McLovin
McLovin
10 months ago

Jason… No comment on how fierce the grip is on that shifter? Dude (I assume) should have gone with the shaggin’ wagon to ease some of that tension.

Bob Conlon
Bob Conlon
10 months ago

What memories Jason…
In the mid 70’s I was a mid 20’s year old who kinda got dropped in as a sorta salesmgr at a small dealership. Main thing was I got to order the new
vehicle inventory with no input from nobody. Was that fun and I did help the dealership grow.
I had relocated from a different location that was to soon close to the main store and all this happened.
When I arrived had an almost new 76 Courier.
Ordered me a 78 E150 short WB cargo van with 300 cid I-6 and 4 on the floor OD. Since I knew the 300 6 had lotsa torque, I ordered the 3:08 rear axle. Had I think 4 choices back then and I wanted mileage, not power. Don’t remember why.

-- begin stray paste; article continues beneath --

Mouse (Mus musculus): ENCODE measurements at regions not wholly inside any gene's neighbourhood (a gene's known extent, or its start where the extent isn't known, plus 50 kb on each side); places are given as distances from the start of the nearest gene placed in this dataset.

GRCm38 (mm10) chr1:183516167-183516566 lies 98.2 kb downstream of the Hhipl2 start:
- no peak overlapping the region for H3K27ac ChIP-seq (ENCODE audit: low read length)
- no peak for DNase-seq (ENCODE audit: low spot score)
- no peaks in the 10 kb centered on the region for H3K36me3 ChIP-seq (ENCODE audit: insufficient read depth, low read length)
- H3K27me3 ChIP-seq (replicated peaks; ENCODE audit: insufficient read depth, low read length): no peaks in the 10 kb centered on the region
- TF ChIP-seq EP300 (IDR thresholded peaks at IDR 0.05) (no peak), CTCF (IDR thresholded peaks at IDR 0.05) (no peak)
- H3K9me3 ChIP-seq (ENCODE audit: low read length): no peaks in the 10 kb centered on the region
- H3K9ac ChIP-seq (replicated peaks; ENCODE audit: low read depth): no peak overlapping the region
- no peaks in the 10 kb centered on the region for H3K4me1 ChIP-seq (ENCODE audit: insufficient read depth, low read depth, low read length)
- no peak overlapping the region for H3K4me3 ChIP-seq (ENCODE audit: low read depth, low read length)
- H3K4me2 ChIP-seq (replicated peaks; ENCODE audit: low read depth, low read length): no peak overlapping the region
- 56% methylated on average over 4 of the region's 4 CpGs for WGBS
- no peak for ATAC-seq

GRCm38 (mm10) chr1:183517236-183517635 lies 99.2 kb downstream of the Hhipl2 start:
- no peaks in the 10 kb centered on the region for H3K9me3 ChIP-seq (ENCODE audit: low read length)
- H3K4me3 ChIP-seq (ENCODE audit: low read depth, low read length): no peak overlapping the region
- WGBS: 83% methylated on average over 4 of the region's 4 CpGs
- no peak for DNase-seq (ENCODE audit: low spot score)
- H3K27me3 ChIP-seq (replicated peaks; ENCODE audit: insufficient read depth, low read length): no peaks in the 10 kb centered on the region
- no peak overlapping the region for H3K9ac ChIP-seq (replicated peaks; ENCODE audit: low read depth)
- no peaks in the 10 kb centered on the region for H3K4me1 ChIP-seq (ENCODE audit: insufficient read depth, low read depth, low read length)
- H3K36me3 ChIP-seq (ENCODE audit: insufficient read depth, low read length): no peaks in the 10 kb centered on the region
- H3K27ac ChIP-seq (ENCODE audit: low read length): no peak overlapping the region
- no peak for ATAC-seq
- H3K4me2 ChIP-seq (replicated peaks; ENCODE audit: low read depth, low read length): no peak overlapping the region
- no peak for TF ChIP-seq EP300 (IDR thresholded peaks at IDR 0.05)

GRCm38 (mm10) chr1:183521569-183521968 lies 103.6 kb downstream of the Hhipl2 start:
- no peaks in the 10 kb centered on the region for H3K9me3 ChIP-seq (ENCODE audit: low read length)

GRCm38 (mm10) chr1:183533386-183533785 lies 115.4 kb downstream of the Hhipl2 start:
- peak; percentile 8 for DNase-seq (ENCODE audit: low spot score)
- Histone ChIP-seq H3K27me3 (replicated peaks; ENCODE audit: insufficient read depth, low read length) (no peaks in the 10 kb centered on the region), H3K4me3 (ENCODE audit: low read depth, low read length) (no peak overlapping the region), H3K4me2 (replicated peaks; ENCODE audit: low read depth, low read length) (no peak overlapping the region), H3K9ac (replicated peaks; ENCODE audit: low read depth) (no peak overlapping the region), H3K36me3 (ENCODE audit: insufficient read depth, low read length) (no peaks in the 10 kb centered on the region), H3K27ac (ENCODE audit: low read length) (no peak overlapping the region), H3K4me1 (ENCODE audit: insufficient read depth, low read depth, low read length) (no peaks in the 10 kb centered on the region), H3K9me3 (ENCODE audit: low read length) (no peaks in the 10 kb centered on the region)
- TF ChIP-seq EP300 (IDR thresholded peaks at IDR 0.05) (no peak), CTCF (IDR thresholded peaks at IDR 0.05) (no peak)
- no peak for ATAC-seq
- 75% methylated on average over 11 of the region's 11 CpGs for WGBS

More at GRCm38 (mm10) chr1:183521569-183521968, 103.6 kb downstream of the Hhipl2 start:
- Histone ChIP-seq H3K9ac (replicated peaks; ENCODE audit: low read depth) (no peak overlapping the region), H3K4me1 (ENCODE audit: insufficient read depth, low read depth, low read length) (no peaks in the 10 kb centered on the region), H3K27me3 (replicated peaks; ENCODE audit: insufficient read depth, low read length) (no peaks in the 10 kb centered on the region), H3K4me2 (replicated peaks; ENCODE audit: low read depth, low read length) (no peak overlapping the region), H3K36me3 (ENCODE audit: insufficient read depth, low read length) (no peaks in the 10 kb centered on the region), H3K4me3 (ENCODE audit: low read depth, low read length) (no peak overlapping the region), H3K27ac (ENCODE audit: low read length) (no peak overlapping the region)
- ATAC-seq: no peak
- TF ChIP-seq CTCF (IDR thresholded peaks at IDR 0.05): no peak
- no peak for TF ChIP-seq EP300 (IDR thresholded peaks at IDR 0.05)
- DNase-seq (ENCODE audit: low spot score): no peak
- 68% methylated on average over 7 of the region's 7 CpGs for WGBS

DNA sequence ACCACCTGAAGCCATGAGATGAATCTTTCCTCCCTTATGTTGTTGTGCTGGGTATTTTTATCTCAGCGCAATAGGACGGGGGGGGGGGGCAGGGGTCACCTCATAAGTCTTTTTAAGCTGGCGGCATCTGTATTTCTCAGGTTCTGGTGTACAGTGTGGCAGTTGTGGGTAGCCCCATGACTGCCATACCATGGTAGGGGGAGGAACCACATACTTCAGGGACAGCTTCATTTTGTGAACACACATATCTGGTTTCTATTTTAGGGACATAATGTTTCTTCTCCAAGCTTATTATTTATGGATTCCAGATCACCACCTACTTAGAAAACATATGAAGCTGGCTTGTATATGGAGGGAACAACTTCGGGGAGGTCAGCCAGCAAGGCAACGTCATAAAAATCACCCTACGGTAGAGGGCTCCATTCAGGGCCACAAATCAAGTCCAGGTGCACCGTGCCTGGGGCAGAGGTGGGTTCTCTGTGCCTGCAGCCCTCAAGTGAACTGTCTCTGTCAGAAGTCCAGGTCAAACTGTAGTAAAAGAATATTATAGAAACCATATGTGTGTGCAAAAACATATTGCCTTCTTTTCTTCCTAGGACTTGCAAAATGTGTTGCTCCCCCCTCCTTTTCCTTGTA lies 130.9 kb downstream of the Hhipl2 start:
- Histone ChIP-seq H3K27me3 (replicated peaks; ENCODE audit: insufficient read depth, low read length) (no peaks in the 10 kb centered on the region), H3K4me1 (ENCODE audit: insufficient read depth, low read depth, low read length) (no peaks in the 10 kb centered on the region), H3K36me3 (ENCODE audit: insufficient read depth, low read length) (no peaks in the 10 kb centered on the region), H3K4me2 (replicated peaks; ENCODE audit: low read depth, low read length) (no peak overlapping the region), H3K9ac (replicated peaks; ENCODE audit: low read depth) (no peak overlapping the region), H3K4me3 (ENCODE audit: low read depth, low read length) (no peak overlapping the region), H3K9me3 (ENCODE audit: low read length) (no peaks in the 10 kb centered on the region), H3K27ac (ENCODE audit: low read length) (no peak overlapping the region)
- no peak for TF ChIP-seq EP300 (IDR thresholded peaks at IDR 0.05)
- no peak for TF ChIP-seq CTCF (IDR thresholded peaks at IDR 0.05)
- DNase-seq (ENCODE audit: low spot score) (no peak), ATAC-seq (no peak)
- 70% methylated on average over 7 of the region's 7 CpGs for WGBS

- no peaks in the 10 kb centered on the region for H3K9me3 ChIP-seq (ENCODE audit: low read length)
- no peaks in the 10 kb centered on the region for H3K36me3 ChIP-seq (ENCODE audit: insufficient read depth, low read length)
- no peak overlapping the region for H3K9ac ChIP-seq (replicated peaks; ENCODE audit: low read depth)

It didn’t work, could only use 4 (OD) downhill. Less torque than I thought. No problem, friend had pickup with 302 V8 with about a 4:11 axle and he had power but no top speed and bout 8mpg.
We switched diffs and worked out great for both.

Oh man, I could go on…. Those were great times to be young and in the automotive industry.
Thanks so much for the story.

Freelivin2713
Freelivin2713
10 months ago

This is awesome! Great article

“That’s uh, that’s a buzzard, isn’t it? A vulture? An ugly, avian roadkill-eater?”

Oh, you mean the Hummer (EV or regular regardless) that eats pedestrians?

Also love the Rhino!

Derek van Veen
Derek van Veen
10 months ago

Just saw this video on FB that is oh so salient to this article.

https://www.facebook.com/reel/3580372942197977?fs=e&s=TIeQ9V&mibextid=0NULKw

LTDScott
LTDScott
10 months ago

like the automotive design equivalent of Frito pie when you’re famished” is a phrase I’m sure nobody in the history of the world has ever typed out until this article.

Freelivin2713
Freelivin2713
10 months ago
Reply to  LTDScott

You got it! & that’s why we come here

Bongo Friendee Harvey Park
Bongo Friendee Harvey Park
10 months ago

Privacy glass–another Ford-exclusive option.

Last edited 10 months ago by Bongo Friendee Harvey Park
VolksWinkle
VolksWinkle
10 months ago

That 43 gallon tank would cost $25 to fill up in 1976. .59/gallon

Last edited 10 months ago by VolksWinkle